Beit Midrash

  • Jewish Laws and Thoughts
  • The Laws of Ben Adam LeChavero
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Lessons on Forgiveness

Is it truly possible to forgive someone who has insulted you? Can one who truly regrets having made someone feel bad ever really wipe away the pain that the other one felt and still feels?


Rabbi Chaim Schreiber

Elul 5 5781
Translated by Hillel Fendel

Background: The Talmud (Tr. Taanit 20a-b) recounts a story in which R. Elazar ben R. Shimon was returning home from a long period of Torah studies and was quite pleased with himself for having studied so much. He met a man who was very ugly, and talked to him in an insulting manner. The man told R. Elazar, "If you have complaints about my appearance, go tell my Maker how ugly is the utensil He made." R. Elazar realized that he had sinned, and begged for forgiveness. The man refused to forgive. Only after they entered a town together, and the ugly man told the townspeople what the rabbi had done, and they asked him to forgive the rabbi, did he grudgingly agree to do so.

Question: In the story of the ugly man and the rabbi, he ugly man didn't really forgive him, but rather sought to appease the townsmen. The story ends with R. Elazar seemingly criticizing the ugly man for having been stubborn in not forgiving, without any criticism of R. Elazar himself for haughtiness and having treated the man not nicely.

My questions are: Is it truly possible to forgive someone who has insulted you? Can one who truly regrets having made someone feel bad ever really wipe away the pain that the other one felt and still feels? Perhaps we should demand of the one who was hurt to "get out of it already" and forgive and forget? And why is the message of the story that we must be flexible, instead of that we should be careful not to make others feel bad, or that we should not judge people by how they look but rather remember that everyone was created in G-d's image?

Answer: From this fascinating story of R. Elazar and the ugly man we can learn a number of things:

1. A person must not be so stubborn and cruel that he refuses to forgive one who regrets what he did and comes to ask forgiveness for having hurt him. We must note that in this story, R. Elazar insulted the ugly man with no one around to hear him, while the ugly man "returned the favor" in front of the entire town.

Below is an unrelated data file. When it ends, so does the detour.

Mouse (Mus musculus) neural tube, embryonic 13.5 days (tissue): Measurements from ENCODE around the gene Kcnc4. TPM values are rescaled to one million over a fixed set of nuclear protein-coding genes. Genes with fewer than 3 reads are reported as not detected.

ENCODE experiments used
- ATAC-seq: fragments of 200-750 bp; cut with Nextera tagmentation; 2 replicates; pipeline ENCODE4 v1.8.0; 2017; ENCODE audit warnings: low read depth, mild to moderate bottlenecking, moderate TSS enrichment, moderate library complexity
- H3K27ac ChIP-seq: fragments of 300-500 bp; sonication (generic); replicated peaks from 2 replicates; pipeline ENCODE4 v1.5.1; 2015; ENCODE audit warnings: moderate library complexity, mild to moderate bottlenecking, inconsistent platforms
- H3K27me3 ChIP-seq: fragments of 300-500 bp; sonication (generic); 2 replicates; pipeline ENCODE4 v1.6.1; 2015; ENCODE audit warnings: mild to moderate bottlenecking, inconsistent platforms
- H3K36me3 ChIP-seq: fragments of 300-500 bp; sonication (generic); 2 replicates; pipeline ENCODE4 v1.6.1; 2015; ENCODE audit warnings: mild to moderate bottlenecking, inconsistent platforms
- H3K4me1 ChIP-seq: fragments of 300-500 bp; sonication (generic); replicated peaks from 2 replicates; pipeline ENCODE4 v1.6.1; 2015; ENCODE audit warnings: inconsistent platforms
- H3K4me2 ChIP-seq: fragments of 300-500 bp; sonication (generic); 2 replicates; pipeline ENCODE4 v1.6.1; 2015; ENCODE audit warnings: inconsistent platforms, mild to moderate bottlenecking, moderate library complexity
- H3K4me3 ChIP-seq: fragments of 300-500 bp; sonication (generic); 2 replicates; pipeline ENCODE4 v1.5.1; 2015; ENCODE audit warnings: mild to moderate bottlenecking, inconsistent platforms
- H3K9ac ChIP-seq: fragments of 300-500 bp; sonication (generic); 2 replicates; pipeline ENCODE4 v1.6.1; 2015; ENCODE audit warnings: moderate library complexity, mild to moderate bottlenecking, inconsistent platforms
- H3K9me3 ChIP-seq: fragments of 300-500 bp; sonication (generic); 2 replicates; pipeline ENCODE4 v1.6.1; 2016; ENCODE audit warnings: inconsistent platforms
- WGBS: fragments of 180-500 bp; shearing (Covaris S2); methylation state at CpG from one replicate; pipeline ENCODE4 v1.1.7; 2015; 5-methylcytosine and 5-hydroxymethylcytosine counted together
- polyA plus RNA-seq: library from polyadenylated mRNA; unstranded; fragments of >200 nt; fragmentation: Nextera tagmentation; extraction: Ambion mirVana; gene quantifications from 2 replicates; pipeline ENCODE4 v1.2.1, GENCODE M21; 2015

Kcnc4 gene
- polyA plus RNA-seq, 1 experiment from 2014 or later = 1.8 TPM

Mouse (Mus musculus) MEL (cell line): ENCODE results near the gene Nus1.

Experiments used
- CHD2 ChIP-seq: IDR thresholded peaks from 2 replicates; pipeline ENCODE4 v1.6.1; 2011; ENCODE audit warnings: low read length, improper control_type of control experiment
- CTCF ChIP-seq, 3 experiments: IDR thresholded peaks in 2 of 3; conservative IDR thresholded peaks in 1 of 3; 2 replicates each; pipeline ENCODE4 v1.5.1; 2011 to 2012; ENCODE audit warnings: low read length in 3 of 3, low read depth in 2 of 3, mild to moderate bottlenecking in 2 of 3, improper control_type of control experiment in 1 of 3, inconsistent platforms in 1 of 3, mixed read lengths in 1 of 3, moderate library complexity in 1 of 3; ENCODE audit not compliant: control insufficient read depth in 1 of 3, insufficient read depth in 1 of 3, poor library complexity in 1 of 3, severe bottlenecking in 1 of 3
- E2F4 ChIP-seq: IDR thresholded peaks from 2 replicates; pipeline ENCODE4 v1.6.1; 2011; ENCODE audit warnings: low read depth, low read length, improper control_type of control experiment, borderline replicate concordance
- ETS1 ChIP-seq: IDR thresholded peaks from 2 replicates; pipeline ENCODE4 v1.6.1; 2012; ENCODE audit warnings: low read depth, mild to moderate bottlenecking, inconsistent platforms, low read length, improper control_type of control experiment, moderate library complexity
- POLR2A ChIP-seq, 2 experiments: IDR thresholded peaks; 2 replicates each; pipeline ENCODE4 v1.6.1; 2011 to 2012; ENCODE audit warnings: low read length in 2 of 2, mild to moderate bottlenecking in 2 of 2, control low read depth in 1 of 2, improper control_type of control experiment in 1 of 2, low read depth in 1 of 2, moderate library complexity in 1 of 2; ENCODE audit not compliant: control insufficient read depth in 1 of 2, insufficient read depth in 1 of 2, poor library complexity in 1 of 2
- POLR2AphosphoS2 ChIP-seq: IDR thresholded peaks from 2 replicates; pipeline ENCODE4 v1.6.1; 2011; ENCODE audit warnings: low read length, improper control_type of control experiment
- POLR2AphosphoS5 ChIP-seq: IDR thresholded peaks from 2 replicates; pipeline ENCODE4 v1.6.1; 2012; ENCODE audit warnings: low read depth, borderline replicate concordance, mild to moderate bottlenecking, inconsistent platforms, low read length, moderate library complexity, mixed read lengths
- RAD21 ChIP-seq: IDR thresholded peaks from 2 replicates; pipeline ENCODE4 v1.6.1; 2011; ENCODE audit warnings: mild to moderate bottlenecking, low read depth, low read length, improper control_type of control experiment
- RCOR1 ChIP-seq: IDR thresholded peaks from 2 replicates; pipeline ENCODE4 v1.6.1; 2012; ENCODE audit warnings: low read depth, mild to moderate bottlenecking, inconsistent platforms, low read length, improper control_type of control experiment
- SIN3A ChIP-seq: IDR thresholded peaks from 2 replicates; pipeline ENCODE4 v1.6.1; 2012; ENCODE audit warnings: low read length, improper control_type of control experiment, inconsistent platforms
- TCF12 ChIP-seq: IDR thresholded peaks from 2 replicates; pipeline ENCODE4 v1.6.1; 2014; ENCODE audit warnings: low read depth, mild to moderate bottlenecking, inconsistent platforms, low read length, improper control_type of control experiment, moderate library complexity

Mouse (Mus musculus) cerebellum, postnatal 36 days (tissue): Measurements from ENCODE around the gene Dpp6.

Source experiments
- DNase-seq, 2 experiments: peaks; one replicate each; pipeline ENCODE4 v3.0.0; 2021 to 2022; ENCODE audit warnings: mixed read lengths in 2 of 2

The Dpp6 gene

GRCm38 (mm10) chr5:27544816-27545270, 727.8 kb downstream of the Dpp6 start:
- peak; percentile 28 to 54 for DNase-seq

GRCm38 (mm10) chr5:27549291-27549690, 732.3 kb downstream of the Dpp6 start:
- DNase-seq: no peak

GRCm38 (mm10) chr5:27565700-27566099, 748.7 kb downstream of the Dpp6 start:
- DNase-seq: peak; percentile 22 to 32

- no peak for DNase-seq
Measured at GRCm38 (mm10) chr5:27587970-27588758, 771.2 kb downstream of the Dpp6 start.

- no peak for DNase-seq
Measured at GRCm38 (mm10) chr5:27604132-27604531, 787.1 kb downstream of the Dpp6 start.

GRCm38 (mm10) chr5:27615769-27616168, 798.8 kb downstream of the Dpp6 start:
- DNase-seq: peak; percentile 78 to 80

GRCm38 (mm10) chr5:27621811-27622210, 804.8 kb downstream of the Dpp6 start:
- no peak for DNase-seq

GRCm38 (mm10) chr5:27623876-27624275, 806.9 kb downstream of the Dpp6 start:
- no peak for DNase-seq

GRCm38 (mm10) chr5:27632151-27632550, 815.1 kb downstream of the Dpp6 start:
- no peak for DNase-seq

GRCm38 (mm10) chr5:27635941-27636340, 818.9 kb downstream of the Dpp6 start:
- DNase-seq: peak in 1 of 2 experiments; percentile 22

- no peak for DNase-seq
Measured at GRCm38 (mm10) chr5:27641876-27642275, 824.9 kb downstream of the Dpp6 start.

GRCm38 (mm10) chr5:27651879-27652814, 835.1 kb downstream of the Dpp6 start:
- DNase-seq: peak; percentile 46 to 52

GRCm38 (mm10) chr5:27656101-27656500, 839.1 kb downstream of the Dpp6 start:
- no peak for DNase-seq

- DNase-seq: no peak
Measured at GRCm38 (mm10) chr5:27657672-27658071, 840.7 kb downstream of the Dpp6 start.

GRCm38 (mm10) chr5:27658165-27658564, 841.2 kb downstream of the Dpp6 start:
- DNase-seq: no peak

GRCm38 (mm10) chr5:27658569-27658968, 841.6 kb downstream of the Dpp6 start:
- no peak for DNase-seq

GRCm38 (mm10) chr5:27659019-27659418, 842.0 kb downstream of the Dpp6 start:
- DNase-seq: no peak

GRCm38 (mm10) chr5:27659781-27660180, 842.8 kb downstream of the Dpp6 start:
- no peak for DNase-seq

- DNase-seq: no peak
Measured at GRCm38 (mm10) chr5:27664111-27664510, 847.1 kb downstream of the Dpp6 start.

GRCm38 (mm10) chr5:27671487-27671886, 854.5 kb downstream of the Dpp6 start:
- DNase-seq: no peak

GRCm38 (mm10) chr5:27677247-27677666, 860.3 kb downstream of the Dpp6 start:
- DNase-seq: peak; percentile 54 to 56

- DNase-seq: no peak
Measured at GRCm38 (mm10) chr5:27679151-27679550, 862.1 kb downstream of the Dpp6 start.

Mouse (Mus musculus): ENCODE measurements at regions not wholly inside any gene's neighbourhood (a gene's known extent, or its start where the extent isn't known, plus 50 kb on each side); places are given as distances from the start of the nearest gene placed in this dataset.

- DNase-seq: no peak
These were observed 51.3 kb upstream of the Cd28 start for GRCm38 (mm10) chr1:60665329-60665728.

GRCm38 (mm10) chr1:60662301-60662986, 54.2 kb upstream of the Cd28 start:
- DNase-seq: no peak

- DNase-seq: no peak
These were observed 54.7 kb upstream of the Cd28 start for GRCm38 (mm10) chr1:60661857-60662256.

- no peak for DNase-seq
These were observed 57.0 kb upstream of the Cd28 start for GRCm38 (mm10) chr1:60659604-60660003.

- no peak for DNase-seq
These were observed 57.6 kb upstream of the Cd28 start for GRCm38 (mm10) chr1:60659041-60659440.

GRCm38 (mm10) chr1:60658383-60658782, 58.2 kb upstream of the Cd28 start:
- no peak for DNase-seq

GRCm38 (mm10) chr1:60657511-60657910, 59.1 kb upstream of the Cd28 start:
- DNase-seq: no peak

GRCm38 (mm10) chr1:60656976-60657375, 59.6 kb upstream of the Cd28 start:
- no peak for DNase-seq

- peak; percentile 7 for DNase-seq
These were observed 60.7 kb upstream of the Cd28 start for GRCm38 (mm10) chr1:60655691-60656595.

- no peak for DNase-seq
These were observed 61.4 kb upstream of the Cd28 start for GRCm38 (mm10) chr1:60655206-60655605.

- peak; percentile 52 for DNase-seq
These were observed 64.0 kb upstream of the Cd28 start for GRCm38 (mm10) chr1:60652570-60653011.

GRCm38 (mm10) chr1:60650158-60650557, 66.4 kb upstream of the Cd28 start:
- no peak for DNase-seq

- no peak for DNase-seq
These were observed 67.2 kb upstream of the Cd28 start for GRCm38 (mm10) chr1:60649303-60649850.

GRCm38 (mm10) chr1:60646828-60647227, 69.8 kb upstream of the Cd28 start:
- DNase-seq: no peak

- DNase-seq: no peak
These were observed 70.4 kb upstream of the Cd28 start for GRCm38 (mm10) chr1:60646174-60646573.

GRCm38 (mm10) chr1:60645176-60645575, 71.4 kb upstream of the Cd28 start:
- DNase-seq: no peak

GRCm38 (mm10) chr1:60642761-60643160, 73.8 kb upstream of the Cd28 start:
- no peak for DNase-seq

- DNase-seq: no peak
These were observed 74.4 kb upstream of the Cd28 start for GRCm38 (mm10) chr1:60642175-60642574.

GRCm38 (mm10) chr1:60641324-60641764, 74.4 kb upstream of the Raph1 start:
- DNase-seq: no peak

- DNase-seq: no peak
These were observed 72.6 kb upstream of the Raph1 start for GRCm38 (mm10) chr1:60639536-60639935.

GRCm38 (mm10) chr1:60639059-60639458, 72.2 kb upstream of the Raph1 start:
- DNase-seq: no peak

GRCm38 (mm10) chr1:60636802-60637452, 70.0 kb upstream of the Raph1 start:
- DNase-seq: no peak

2. No one is permitted to take haughty pride in what he did, or even to feel such pride in his heart - even though he may have worked very hard to learn much Torah.

3. The importance of seeking to appease. We see that R. Elazar followed the man for a long while, and refused to give up until he obtained his forgiveness by showing him that he knew he had made a one-time mistake.

4. The famed Maharal of Prague, in his Netivot Olam (Part 2, Anavah, section 7) explains that when R. Elazar said at the end of this story, "One must always be as soft as a reed, and not unyielding like the cedar," he sought to teach us that even when one has grown tall, he should act like a tall reed, and not like a tall cedar. That is, even if you have reached great heights in the merit of your Torah study, you must be like a reed, which bends over even as it grows taller – and not like a cedar that gets stronger and harder as it grows tall. We must remember this when we study Torah and it raises us to great heights: we must be like a reed that the taller it grows, the more it is able to bend over.

5. The Keren Orah writes the following amazing thought in his commentary to this passage:

"All the wisdom that one learns from Torah is, Heaven forbid, of no value if because of it, he attributes deficiencies to G-d's creations. The primary aspect of Torah study is to see – and show G-d – the value of all His creations, by shining the light of his Torah on them..."

A normal person can look at the world outside the Beit Midrash [yeshiva] and see it as full of ugliness and badness. This is what R. Elazar did, and that is why he ended up saying the negative things he said to the ugly man. But the purpose of engaging in Torah is the opposite: to see the beauty that exists in Creation, and to use the illumination that results from his Torah study to shine all around him, in order that it find favor in G-d's eyes.

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